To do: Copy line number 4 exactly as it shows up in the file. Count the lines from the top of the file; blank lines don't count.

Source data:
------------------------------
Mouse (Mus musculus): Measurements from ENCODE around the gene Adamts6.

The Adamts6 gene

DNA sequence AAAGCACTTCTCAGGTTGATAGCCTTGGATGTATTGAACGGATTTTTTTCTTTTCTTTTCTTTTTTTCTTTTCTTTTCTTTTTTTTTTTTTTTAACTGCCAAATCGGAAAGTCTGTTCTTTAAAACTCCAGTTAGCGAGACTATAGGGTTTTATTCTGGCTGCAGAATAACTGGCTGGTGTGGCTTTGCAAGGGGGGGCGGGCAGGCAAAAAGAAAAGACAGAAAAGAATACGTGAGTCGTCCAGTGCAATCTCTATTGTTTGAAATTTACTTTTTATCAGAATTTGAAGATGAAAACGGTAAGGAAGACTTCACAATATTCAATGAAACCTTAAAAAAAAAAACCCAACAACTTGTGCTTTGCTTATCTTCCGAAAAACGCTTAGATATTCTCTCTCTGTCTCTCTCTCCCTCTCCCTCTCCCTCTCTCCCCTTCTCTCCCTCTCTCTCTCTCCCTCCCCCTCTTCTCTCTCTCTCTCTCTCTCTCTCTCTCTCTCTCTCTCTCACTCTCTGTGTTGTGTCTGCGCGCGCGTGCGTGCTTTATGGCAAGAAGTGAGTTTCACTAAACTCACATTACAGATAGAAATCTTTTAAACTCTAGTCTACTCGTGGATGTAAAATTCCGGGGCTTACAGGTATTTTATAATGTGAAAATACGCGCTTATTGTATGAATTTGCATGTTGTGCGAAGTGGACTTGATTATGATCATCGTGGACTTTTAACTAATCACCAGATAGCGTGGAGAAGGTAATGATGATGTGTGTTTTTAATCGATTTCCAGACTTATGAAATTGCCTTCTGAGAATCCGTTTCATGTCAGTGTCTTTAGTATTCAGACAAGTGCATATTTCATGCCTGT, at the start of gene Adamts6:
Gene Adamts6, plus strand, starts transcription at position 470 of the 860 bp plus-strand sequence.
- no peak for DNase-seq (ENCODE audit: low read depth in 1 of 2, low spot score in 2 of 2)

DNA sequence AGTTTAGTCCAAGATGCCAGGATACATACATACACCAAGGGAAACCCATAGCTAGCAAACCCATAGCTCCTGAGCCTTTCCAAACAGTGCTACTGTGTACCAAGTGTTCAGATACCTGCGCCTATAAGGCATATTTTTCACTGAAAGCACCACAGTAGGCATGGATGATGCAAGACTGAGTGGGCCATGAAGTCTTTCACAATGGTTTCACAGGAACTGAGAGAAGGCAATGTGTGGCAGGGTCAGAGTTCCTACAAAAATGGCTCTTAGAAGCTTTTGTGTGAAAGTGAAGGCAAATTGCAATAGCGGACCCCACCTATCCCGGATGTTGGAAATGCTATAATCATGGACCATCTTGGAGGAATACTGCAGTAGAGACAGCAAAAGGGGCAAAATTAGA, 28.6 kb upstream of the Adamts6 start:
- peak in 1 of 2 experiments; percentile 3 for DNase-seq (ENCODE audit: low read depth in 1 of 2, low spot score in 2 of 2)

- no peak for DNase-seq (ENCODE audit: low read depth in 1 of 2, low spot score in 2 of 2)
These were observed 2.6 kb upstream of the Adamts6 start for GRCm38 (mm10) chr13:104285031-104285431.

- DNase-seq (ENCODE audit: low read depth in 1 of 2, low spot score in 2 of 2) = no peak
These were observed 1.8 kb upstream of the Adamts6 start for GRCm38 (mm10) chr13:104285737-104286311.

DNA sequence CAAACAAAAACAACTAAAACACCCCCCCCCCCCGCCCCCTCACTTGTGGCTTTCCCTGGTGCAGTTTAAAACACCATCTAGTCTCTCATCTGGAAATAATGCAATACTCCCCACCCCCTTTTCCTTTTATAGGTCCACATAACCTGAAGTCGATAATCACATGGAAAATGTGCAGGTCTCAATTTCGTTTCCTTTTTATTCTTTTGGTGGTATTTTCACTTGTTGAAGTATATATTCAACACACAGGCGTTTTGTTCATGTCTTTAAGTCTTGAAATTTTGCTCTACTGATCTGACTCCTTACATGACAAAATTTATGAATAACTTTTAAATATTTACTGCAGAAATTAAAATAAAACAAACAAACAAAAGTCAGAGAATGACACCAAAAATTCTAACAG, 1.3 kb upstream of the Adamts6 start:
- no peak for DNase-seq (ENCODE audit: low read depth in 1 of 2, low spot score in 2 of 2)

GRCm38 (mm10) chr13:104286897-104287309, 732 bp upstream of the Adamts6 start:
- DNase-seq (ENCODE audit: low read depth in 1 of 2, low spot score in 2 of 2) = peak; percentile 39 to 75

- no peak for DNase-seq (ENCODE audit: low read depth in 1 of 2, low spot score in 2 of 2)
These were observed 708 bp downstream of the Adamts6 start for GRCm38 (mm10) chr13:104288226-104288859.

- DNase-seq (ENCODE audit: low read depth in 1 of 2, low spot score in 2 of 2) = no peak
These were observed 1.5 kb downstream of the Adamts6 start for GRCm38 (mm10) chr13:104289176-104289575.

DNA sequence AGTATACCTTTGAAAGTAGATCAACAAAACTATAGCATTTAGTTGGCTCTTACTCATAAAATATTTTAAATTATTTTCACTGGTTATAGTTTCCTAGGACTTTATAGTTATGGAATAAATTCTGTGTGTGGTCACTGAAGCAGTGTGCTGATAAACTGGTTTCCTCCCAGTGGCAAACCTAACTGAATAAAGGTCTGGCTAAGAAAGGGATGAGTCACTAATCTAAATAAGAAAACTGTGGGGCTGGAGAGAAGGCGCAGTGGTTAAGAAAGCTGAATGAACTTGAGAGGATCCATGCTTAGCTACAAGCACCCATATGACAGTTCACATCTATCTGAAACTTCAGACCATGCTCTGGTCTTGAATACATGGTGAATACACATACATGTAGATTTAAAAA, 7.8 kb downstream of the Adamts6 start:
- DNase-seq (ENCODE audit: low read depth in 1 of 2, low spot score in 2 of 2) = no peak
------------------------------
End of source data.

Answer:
Gene Adamts6, plus strand, starts transcription at position 470 of the 860 bp plus-strand sequence.